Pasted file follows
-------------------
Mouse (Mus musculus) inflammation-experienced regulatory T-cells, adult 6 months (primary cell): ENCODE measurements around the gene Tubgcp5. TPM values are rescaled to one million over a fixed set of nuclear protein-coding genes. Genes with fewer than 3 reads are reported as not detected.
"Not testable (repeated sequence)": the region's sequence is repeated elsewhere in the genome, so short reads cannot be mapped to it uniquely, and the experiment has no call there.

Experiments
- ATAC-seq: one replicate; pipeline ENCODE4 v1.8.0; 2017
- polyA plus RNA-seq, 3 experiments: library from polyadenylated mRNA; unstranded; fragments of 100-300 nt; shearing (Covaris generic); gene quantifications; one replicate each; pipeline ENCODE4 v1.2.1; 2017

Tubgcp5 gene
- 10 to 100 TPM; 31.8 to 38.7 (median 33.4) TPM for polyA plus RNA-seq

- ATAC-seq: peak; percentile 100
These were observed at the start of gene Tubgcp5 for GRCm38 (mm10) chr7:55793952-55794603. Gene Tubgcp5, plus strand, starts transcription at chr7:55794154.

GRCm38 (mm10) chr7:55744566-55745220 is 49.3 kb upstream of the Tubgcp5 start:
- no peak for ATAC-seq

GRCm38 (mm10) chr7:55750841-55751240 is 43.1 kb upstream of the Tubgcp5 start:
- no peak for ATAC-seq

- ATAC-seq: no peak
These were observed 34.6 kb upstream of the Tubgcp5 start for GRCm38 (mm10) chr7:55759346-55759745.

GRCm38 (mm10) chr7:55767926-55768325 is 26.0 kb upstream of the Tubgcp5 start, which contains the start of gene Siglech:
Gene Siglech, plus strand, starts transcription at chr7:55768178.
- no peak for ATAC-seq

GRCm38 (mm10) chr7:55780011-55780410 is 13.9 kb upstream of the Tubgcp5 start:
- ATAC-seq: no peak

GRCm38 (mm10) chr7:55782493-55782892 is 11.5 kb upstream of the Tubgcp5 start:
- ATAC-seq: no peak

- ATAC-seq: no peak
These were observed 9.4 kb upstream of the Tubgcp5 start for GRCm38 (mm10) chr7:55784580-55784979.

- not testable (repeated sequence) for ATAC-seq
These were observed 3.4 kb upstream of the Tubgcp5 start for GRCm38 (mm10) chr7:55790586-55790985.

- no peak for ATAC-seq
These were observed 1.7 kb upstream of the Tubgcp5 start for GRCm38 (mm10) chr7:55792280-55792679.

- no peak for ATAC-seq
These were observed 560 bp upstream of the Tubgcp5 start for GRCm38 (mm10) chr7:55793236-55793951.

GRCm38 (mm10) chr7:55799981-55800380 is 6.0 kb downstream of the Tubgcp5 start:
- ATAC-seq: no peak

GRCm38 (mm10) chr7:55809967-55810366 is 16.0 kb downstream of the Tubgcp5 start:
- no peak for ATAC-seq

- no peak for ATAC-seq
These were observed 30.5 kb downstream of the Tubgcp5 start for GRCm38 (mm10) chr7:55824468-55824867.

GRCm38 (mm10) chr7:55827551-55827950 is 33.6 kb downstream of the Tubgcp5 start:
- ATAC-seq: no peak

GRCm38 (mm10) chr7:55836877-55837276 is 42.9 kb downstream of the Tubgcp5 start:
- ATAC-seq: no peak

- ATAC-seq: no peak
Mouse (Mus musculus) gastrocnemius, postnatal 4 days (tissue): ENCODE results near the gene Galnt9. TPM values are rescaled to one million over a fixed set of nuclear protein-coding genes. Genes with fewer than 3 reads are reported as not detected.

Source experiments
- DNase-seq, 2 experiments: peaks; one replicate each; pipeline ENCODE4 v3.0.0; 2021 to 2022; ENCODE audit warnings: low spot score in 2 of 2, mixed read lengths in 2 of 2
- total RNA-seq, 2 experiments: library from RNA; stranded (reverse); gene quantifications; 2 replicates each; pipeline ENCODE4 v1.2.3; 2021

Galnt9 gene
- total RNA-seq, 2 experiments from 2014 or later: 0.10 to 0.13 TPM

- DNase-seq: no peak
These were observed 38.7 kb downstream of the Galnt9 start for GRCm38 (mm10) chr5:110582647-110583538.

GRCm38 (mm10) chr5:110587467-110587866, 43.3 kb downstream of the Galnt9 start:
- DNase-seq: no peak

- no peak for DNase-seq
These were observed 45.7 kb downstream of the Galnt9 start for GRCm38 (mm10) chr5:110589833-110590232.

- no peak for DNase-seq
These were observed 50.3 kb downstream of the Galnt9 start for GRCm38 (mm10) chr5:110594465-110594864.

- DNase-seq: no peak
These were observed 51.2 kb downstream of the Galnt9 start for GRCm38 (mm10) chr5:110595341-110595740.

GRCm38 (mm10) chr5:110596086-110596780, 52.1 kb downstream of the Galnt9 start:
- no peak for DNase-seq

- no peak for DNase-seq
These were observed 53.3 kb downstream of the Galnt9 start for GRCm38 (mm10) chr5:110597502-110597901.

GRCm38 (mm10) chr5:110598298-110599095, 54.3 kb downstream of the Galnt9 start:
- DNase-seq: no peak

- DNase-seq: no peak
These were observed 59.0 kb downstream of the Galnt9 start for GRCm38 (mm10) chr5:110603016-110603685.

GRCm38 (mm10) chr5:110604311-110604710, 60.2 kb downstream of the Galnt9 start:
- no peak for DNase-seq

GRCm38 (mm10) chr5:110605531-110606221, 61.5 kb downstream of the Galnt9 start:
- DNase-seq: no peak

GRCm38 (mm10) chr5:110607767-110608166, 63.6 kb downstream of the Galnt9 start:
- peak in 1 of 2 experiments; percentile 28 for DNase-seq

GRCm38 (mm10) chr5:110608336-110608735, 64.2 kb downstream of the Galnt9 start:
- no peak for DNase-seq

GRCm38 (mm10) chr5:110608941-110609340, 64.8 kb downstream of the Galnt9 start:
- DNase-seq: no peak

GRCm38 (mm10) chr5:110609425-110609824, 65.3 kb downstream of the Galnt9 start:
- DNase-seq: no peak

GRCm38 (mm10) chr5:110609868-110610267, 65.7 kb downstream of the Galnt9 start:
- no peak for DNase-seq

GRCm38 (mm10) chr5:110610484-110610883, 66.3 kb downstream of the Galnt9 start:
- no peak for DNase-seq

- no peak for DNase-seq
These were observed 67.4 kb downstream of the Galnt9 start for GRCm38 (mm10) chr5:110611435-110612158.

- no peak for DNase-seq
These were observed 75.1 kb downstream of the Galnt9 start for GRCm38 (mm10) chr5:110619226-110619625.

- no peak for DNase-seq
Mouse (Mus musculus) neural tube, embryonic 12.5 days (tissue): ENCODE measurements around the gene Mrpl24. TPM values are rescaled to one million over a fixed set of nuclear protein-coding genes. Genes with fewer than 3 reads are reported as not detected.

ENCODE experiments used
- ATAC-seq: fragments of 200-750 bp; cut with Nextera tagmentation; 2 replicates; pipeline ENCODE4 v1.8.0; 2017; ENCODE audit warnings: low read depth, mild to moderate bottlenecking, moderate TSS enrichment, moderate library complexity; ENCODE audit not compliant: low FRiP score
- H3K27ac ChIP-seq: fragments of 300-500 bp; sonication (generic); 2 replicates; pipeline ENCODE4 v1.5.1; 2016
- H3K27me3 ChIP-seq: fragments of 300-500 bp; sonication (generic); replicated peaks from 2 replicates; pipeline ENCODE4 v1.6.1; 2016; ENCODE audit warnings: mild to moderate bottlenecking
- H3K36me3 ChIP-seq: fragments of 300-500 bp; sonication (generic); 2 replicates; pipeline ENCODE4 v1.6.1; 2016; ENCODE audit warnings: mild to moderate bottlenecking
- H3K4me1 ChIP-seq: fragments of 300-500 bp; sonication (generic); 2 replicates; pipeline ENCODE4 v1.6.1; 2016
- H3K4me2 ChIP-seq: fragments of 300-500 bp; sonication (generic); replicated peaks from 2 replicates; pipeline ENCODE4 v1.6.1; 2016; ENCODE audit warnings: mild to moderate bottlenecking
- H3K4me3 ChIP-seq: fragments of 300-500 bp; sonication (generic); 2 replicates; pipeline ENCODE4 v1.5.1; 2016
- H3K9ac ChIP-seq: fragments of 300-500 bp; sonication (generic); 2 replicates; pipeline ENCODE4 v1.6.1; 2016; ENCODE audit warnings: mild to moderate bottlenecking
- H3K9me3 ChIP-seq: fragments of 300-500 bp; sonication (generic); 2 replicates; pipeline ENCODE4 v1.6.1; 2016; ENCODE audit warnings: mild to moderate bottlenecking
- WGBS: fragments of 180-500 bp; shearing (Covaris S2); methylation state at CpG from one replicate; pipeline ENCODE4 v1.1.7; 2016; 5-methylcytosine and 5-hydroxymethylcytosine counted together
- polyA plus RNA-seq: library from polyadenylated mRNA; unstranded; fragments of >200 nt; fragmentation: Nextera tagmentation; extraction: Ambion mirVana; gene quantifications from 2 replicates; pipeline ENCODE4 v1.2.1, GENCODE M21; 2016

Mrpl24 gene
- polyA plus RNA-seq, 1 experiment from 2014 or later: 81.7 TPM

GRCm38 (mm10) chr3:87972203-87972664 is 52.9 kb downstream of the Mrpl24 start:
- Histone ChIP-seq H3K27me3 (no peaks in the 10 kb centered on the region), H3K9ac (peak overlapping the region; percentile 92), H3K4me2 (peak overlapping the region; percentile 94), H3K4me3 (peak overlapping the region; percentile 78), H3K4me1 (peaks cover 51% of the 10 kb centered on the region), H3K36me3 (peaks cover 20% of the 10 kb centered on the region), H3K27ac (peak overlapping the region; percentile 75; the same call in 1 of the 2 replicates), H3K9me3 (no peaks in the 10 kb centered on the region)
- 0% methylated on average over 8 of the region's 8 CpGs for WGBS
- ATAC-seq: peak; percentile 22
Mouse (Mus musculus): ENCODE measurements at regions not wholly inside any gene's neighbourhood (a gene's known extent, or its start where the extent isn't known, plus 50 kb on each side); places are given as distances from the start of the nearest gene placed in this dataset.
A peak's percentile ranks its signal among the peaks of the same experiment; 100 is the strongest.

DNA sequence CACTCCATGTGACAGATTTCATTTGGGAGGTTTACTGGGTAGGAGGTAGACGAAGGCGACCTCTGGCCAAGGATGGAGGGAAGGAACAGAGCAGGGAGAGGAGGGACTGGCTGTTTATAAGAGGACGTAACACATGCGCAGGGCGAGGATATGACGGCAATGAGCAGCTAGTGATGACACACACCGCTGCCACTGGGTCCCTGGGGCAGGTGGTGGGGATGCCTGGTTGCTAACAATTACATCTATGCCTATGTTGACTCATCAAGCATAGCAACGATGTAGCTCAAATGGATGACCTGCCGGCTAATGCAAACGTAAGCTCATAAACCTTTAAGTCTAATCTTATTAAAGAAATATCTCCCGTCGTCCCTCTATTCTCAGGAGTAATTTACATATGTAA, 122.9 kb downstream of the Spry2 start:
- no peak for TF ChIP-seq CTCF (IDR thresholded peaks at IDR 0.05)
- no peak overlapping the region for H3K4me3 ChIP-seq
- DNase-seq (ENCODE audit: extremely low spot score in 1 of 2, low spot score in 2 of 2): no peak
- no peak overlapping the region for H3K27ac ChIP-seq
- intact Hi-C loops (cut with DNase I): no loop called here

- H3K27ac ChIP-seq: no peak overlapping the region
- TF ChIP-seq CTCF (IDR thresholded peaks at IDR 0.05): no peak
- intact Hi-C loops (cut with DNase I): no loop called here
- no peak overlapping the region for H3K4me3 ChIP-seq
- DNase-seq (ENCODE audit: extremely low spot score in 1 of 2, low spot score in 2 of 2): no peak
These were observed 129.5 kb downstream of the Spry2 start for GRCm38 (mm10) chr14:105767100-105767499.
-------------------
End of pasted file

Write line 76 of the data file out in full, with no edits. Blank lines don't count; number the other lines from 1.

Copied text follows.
GRCm38 (mm10) chr5:110609425-110609824, 65.3 kb downstream of the Galnt9 start: